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Cooking Class for Seniors


Shel_B
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I credit my mother for giving me the the foundations as a home cook. But as she developed alzheimers and my (rather traditional) dad started taking over the cooking duties I began to become appalled (No, father, we are NOT putting the turkey into the microwave)

Recently we've gone through the whole Assisted Living/Nursing Home thing and while this may be beyond the scope of a Senior Center, I think some observations may have some value for teaching even the younger seniors.

Be prepared to adapt quickly. The ability of seniors varies wildly. Look for the one(s) that can pick up some slack from the others. One or two might be able to chop onions for the entire group. Some others should not even be given a knife.

Frugality will play well with this generation. In addition to their place in (depression era) history, they're all (well, most of them) stressing about their money holding out for longer than they do.

Don't try to challenge their tastes. Generally speaking, they want comfort food. They don't want fancy. They want simple, traditional fare. The odd Amuse might be well received, but that's not what they're looking to cook.

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I have been teaching community cooking workshops, and supervising senior volunteers for a few years now. Something I have noticed is that the senior women are not interested in "learning how to cook" ANYthing! That is to say, they are not interesting in product-specific lessons. Especially if they have to pay :)

One of the comments I have heard frequently is "why would anyone pay to have a lesson to cook xyx? By this age we already know what to do!" Of course, I chuckle a little inside when I hear that.

However, most of the seniors are interested in learning what to do with some of the "new" vegetables which have appeared in the shops. Also, they like to re-learn how to cook for one or two, and also how to store and reheat single servings. There are several groups in our community who gather to cook together, and to learn about each other's favorite foods. They share a meal or snack at the end of the session, and take home something for later. The take-home portion plays a role in ensuring that seniors maintain healthy diets.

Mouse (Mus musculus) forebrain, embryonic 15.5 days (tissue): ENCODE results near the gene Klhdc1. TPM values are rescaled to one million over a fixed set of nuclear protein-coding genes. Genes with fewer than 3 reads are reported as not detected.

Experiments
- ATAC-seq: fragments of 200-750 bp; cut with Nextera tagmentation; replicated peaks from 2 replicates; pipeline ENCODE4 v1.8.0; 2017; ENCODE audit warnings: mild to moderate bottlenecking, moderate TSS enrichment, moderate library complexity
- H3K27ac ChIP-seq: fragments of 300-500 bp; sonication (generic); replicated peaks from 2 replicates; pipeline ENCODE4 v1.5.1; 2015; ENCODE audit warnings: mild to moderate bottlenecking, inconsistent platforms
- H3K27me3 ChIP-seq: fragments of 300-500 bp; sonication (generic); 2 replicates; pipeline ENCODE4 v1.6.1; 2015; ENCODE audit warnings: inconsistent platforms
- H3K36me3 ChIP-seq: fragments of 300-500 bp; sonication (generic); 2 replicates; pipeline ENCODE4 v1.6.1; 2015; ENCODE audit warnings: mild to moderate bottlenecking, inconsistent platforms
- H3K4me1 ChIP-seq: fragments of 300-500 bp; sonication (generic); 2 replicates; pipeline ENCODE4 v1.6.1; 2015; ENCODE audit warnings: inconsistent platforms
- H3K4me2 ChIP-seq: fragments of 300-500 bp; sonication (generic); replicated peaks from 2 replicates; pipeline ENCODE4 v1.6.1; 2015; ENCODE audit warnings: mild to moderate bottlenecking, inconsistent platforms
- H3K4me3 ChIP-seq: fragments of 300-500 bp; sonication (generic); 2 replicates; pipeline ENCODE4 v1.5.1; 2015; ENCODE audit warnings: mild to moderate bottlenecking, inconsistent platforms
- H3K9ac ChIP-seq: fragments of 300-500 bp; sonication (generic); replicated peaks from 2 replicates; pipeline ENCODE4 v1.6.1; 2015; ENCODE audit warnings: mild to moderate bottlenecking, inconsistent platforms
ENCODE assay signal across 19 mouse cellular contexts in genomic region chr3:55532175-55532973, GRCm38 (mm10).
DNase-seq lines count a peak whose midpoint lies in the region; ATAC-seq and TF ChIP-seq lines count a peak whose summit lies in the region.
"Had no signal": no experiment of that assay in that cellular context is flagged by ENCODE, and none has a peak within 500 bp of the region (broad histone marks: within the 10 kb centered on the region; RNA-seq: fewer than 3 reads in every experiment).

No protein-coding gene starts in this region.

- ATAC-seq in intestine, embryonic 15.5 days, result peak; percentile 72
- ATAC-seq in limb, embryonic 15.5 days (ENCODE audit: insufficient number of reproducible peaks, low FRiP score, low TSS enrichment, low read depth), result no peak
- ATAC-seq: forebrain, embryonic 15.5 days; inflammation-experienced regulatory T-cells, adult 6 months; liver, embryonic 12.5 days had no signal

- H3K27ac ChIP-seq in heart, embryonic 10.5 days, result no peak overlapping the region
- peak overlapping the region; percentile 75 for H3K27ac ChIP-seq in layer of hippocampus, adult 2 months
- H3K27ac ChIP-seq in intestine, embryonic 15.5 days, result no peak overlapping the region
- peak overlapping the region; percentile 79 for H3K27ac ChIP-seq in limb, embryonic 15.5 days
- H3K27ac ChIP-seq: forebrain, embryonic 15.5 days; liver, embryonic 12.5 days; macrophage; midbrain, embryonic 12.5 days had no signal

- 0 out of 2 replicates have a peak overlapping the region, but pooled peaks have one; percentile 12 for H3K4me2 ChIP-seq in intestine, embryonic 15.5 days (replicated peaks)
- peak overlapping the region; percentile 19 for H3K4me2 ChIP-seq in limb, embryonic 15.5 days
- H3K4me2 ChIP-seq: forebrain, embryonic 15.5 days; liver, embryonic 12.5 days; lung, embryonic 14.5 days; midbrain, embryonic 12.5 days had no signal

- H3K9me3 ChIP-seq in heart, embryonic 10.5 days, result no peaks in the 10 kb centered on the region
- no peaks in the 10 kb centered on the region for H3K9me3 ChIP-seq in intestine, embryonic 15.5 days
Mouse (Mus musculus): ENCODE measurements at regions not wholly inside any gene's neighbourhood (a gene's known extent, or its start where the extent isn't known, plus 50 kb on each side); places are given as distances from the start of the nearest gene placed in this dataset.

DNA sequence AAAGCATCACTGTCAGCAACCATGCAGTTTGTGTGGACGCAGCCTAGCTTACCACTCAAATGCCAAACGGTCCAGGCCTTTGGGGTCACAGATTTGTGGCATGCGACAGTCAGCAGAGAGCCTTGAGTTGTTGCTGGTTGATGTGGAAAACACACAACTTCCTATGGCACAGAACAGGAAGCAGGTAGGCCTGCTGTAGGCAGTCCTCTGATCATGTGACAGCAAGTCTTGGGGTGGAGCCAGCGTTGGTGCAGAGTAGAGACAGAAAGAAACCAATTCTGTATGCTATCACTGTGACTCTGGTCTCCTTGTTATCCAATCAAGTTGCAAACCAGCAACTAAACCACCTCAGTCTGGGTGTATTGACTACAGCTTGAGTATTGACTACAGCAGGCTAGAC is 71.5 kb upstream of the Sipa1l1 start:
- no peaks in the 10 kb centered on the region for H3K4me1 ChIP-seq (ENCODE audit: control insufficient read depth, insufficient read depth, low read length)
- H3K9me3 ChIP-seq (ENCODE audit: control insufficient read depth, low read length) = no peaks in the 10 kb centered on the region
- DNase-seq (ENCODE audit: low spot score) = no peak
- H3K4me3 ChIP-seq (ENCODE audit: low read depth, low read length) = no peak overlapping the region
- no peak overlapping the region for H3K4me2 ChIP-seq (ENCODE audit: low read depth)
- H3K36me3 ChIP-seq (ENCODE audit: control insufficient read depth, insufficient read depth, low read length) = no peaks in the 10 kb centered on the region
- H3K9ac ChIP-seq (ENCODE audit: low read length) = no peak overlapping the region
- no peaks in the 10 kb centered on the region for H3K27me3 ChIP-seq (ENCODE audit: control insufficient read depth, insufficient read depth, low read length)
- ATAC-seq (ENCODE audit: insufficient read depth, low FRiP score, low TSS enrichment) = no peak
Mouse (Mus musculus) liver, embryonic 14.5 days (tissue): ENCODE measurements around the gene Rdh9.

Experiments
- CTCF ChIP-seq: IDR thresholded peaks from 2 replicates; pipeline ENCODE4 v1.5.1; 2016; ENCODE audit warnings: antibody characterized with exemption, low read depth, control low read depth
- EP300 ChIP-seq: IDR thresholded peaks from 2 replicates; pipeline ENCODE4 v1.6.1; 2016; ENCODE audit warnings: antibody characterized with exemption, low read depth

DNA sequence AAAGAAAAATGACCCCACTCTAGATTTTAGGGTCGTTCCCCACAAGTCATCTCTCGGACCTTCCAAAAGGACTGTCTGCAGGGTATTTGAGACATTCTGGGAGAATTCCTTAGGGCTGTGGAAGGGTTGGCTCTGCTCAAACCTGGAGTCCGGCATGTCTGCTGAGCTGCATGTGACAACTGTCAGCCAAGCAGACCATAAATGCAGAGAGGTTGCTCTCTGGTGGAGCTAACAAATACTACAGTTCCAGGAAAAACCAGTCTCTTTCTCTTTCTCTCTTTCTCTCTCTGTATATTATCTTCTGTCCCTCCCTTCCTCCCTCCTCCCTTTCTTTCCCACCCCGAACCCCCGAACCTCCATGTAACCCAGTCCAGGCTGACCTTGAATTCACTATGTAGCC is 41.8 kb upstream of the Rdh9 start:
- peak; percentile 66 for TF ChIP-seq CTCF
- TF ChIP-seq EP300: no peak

Another popular workshop topic has been herbs, both uses and cultivation.

But yes, some people should not have knives...

Karen Dar Woon

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Such good ideas you have already received.

I also cook occasionally for my 81 year old mother, and turn out food for the odd party for Mum and her friends. In my experience, the women tend to be much more adventurous than the men. It is like they have been turned loose from having to produce only what their (mostly deceased) husbands insisted on. So, if it's going to be mainly men, I suspect some may want to learn to cook what their wives used to make them.

Mum always uses a timer these days (and not just for cooking). She clips it to herself so she can go about doing other things and not worry about forgetting. I do too, and I'm (only) 56.

It has already been mentioned that as we age, our taste buds are failing, along with everything else. I don't think I read anything about the sense of smell, however. Anything that creates more aroma in a dish is often appreciated by the elderly. They actually sell aroma drops to get reluctant eaters (many chemotherapy patients) interested in their food.

Browning foods is an easy way to get the saliva flowing (many elderly have trouble with dry mouths). The smell of onions cooking seems to get everyone interested.

While caramelised onions may take a fair while to make, they do freeze well in tiny packets to be used for a quick start to a dish. Most elderly (here at least) do not have a deep freeze, so only small, useful things for what little fridge freezer space they have. If they like mushrooms, they are also a product that gets regular markdown and with the moisture cooked out of them will take up little space and freeze fine.

I look forward to hearing how the classes go.

Polly

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When I do my cooking class at our Assisted Living center, I always incorporate all the senses. Different colors, tastes, textures, sizes and shapes. I find that older adults have troubles associating /recognizing foods. We often do a blindfold test and have them identify foods by taste and texture or smell. This helps them remember and have fun at the same time.

Also, we enjoy combining different food flavors together. Like blueberries and cinnamon or mango with raspberries.

hope this helps :rolleyes:

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